It is that yearning for the ‘feel good’ aura that has led many to believe that Obama is the man of destiny and the harbinger of ‘Change you can believe in.’ You may not put your finger on it. It may not add up to a grand vision but it is uplifting enough to rouse America. The Clintons misjudged the moment and Hilary has had to fight in such a despicable way that discussing them now leaves a bad taste in the mouth of many former supporters who used to love ‘the lovable rogue’ Bill Clinton.
Though Bill Clinton was a ‘feel good’ president worshipped by many, his wife was not always endearing to many. Indeed Obama is more like Bill than Hilary. If Hilary had not been his opponent, Bill might have been one of the early democrat grandees that would have declared support for Obama. Spousal loyalty (nothing extraordinary considering the pains he has caused Hilary over the years) combined with the power couple’s delusion of themselves as the democrats’ counter to the dubious aristocracy to the Bushes, contributed greatly to their undoing.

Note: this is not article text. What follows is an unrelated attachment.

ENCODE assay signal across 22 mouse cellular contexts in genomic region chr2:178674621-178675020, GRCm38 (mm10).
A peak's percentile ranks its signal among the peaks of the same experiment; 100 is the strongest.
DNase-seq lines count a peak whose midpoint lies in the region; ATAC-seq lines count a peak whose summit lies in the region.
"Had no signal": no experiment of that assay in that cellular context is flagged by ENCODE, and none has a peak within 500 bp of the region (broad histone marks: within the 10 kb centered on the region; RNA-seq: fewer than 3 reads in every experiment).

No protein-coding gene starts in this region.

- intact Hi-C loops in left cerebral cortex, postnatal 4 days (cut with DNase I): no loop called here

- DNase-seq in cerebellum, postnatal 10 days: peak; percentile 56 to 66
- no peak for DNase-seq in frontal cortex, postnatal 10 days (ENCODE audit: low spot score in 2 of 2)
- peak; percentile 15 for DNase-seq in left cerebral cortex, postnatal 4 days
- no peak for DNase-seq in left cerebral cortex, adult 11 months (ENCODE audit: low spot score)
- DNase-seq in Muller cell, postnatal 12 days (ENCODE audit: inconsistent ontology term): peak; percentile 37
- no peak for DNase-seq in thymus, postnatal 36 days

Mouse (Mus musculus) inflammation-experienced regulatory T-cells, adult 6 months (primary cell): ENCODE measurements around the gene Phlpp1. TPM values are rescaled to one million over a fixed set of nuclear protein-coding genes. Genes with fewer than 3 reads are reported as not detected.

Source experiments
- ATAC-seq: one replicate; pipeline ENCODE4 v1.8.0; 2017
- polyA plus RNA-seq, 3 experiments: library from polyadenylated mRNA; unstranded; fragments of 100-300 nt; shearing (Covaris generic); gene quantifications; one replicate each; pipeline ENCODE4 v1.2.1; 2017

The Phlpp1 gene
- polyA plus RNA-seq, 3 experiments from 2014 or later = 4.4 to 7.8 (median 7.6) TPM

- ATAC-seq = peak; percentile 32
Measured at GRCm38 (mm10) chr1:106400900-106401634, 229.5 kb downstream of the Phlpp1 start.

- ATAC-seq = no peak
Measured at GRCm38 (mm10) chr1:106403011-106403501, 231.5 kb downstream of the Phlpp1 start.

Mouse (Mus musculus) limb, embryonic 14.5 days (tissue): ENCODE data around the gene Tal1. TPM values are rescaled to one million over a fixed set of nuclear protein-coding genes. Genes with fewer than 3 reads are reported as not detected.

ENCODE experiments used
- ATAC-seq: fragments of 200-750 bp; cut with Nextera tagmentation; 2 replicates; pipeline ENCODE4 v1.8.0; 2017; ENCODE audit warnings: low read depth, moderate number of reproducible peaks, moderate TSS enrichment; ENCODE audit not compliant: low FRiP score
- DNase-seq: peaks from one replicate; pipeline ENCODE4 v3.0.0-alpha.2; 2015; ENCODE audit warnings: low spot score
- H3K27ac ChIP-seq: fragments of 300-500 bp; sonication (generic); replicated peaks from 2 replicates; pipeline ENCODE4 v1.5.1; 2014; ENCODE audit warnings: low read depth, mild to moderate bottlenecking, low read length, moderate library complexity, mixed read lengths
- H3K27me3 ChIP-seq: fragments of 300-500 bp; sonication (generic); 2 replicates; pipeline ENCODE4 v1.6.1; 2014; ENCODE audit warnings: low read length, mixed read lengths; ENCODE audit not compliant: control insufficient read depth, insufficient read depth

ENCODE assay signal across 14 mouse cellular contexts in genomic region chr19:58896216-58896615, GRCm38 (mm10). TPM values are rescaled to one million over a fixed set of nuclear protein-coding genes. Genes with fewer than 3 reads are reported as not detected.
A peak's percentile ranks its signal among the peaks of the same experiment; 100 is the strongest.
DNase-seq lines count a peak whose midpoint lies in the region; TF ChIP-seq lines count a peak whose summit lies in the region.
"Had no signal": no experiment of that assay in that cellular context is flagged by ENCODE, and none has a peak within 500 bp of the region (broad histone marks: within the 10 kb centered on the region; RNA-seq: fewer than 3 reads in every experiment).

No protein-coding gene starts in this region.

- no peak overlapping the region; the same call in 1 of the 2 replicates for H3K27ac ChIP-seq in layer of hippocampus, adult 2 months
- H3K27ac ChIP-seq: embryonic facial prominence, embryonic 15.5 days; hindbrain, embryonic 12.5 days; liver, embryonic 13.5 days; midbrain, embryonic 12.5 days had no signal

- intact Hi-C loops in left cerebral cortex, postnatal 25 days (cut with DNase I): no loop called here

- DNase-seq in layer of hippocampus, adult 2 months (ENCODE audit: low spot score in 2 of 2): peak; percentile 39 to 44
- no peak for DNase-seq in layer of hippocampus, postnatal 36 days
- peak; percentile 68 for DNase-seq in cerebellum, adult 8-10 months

In defence of his wife, Mr. Feel-Good became Mr. Sour grapes and a not so skin-deep liberal who thinks he is entitled to Black and poor white working people’s votes as a right and that such loyalty is transferable by osmosis to any Clinton.
Instead of quitting in a dignified way they have fought almost to the bitter end. Those who fight to the finish get finished. Are the Clintons so bitter in defeat that they would actually prefer McCain to Obama?